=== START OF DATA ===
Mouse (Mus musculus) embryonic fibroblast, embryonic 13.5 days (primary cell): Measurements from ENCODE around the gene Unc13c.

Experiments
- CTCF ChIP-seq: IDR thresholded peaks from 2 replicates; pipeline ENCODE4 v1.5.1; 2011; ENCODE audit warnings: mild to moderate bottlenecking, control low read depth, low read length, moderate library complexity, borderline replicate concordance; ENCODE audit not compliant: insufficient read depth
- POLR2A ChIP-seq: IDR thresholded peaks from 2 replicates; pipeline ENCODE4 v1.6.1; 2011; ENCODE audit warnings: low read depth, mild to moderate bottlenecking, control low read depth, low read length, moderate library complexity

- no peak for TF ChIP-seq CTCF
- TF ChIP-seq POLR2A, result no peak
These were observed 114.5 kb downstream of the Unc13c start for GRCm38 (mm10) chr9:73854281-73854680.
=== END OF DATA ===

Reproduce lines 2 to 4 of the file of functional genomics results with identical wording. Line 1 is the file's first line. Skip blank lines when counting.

Experiments
- CTCF ChIP-seq: IDR thresholded peaks from 2 replicates; pipeline ENCODE4 v1.5.1; 2011; ENCODE audit warnings: mild to moderate bottlenecking, control low read depth, low read length, moderate library complexity, borderline replicate concordance; ENCODE audit not compliant: insufficient read depth
- POLR2A ChIP-seq: IDR thresholded peaks from 2 replicates; pipeline ENCODE4 v1.6.1; 2011; ENCODE audit warnings: low read depth, mild to moderate bottlenecking, control low read depth, low read length, moderate library complexity